Anti-tumor immunity Cell-mediated immune response: CD4 T cells: control other immune cells by cytokines CD8 T cells: direct lysis NK cells: direct lysis Eosinophil s : degranulation Humoral response by B cells: Antibodies to tumor cells 1. facilitate NK cell-mediated lysis of tumor cells 2. activate complement reaction
NK cells can attack tumor cells lacking MHC I expression NK cells tumor cells
Tumor antigen specific CD4 + and CD8 + T cells
Figure 12-52 DCs present tumor antigens to CD4 and CD8 T cells. Membrane fusion allows presentation of tumor Ag to CD8 T cells.
How do tumors evade immune responses? <ul><li>Examples of tumor evasion: </li></ul><ul><li>out-growth of antigen-negative variants </li></ul><ul><li>loss or reduced expression of MHC proteins </li></ul><ul><li>secretion of immunosuppressive cytokines </li></ul><ul><li>(d) inducing CTL apoptosis </li></ul><ul><li>(e) lack of co-stimulatory signals </li></ul><ul><li>soluble tumor antigens </li></ul>CORE
<ul><li>Mechanisms of tumor cell evasion of anti-tumor cells </li></ul><ul><li>Defective in one or more of their MHC class I expression </li></ul><ul><li>(30-50% of tumors are defective in MHC I expression) </li></ul><ul><li>Production of suppressive cytokines (TGF-beta and Th2 cytokines), which suppress cell-mediated immune response </li></ul><ul><li>Lack of co-stimulatory signals </li></ul><ul><li>Out-growth of antigen-negative variants </li></ul><ul><li>Shedding of MHC class I-related chain (MIC), a ligand of NKG2D that is an activating NK cell receptor, by epithelial tumor cells to inhibit NKG2D + NK cells </li></ul>
Figure 12-50 Loss of MHC class I expression in prostate tumor cells
d. Immunotherapy <ul><li>(1) Non-specific stimulation (adjuvant therapy) </li></ul><ul><li>(2) Active immunization with tumor antigens; role of co-stimulatory molecules </li></ul><ul><li>(3) Cytokine therapy </li></ul><ul><li>(4) Adoptive cellular immunotherapy (LAK cells, TIL) </li></ul><ul><li>(5) Anti-tumor antibodies (coupled to cytotoxins or radioisotopes) </li></ul>CORE
Non-specific adjuvant therapy Introduction of BCG vaccine (killed mycobacterium) into the bladder is a treatment for superficial bladder cancer This may be because: Bacterial products or adjuvants increase the T cell response by activating antigen presenting cells and other cells through TLRs. This will also induce co-stimulation molecules and MHC molecules on APCs.
<ul><li>Potential immunotherapies against tumor cells </li></ul><ul><li>Antibody against tumor antigen (immunotoxins and induction of ADCC by NK cells). </li></ul><ul><li>Tumor vaccines: tumors taken at surgery are manipulated ex vivo (out of body) and are used as vaccine. This manipulation includes expressing B7, GM-CSF or IL-12 in tumor cells. Tumor antigens can be used as vaccines too. e.g. CEA (carcinoembryonic antigen), HSP (heat shock protein), and telomerase. </li></ul><ul><li>Dendritic cell therapy: dendritic cells are isolated from patients and are loaded with tumor antigen peptides in vitro. These cells are injected into patients to boost anti-tumor T cell response. </li></ul><ul><li>T cell therapy: patients’ T cells, activated in vitro with tumor antigens and cytokines (IL-12), are injected back to the patients. </li></ul>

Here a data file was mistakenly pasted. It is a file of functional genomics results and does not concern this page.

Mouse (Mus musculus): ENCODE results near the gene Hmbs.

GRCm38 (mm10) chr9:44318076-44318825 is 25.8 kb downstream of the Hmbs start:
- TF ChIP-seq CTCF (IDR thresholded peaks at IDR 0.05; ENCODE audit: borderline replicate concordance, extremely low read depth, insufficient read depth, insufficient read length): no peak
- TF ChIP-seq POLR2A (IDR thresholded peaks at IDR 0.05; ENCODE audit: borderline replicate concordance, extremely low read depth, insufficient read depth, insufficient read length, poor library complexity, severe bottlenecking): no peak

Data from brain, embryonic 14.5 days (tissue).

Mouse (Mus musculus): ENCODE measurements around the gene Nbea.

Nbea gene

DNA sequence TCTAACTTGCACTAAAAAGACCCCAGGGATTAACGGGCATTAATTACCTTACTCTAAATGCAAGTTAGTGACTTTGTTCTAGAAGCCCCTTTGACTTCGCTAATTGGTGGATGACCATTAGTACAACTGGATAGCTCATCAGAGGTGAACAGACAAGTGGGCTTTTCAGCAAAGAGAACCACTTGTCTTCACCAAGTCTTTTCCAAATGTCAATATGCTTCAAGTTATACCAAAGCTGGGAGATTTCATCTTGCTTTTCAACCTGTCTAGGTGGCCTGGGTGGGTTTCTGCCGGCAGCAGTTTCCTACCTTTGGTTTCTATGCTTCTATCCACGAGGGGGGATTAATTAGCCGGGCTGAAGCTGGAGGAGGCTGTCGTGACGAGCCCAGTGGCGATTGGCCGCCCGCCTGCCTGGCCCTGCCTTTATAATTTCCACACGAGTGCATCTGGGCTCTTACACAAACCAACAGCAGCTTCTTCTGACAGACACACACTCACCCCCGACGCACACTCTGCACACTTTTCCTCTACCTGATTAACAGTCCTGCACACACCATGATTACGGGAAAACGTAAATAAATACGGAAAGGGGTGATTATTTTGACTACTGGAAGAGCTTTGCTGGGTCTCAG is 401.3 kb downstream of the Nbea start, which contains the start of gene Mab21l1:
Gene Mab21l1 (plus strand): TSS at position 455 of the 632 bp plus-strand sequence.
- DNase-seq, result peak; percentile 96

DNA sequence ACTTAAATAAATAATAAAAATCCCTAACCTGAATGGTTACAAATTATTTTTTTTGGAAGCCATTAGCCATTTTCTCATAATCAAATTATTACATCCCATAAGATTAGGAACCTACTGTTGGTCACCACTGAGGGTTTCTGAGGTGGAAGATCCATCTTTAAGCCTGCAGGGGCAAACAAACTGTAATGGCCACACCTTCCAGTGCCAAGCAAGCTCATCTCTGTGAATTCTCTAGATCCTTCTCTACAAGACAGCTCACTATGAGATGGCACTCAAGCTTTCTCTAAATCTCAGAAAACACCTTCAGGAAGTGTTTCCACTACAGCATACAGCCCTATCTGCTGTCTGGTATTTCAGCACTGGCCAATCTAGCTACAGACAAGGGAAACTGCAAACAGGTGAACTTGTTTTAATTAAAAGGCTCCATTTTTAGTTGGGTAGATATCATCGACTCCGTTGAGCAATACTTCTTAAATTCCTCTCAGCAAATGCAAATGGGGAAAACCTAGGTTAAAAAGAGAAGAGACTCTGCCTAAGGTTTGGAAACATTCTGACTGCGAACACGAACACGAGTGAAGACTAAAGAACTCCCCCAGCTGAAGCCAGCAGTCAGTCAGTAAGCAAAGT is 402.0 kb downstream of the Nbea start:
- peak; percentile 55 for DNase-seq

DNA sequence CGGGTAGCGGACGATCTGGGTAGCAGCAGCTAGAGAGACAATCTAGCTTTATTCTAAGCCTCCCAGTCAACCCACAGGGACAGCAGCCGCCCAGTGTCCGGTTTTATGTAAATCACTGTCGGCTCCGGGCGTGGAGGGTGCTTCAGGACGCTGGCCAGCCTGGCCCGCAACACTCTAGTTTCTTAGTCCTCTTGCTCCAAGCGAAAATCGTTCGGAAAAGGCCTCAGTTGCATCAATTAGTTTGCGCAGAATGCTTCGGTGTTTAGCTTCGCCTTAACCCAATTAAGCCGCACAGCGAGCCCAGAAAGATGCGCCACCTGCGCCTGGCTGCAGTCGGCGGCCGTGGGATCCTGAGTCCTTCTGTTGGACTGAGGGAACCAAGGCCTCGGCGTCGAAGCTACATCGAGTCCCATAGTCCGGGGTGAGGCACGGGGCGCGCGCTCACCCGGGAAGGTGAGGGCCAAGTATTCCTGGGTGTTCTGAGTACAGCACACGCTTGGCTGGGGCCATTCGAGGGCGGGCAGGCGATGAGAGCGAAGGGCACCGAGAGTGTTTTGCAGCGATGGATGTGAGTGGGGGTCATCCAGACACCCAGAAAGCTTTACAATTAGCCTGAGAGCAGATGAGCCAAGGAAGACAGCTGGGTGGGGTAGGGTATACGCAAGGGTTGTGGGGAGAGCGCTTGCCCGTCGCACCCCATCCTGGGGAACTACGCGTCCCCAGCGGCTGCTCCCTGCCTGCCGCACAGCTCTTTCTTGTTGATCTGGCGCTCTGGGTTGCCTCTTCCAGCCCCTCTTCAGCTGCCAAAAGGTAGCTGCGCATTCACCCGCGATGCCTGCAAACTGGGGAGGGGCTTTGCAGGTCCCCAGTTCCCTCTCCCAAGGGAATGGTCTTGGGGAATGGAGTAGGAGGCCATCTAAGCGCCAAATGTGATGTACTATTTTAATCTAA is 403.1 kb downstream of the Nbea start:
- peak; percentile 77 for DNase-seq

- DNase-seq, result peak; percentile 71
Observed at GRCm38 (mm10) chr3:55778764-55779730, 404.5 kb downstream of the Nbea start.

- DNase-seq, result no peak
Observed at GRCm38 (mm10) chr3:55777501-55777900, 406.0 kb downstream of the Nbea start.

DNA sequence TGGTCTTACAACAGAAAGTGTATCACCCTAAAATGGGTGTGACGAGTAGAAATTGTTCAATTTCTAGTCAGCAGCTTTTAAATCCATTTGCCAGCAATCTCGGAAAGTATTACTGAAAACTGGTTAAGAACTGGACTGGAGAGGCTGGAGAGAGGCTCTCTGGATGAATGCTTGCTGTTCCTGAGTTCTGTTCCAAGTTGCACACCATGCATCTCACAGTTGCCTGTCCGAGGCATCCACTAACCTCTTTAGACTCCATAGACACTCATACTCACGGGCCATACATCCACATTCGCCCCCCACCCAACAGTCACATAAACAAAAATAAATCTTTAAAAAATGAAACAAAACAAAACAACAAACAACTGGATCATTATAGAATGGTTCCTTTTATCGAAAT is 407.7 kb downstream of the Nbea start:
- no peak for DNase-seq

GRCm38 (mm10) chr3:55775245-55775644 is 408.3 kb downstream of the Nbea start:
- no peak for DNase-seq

Monoclonal antibodies for cancer therapy Rituxan. Anti-CD20, a cell surface marker found on most B cells. Certain non-Hodgkins lymphomas. Herceptin. Anti-EFG-receptor-2 (also known as HER2, ErbB2 or Neu), which is overexpressed in ~25 percent of breast cancers. Erbitux, anti-EGFR (HER1), approved for metastatic colorectal cancer Avastin. Blocks the vascular endothelial growth factor (VEGF) receptor. An anti-angiogenesis drug. Radiolabeled MAbs Zevalin- A radiolabeled MAb to treat B cell non-Hodgkin lymphoma that has not responded to standard treatment. Bexxar - A radiolabeled MAb to treat certain types of non-Hodgkin lymphoma that no longer respond to rituximab (Rituxan) or chemotherapy. Radiolabeled antibodies approved by the FDA to detect cancer . OncoScint (for colorectal and ovarian cancer) ProstaScint (for prostate cancer).
Figure 12-49 Immunization with MAGE-1/3 induces anti-melanoma immune response
Monoclonal antibodies to tumor antigens can deliver toxins or NK cells to tumor cells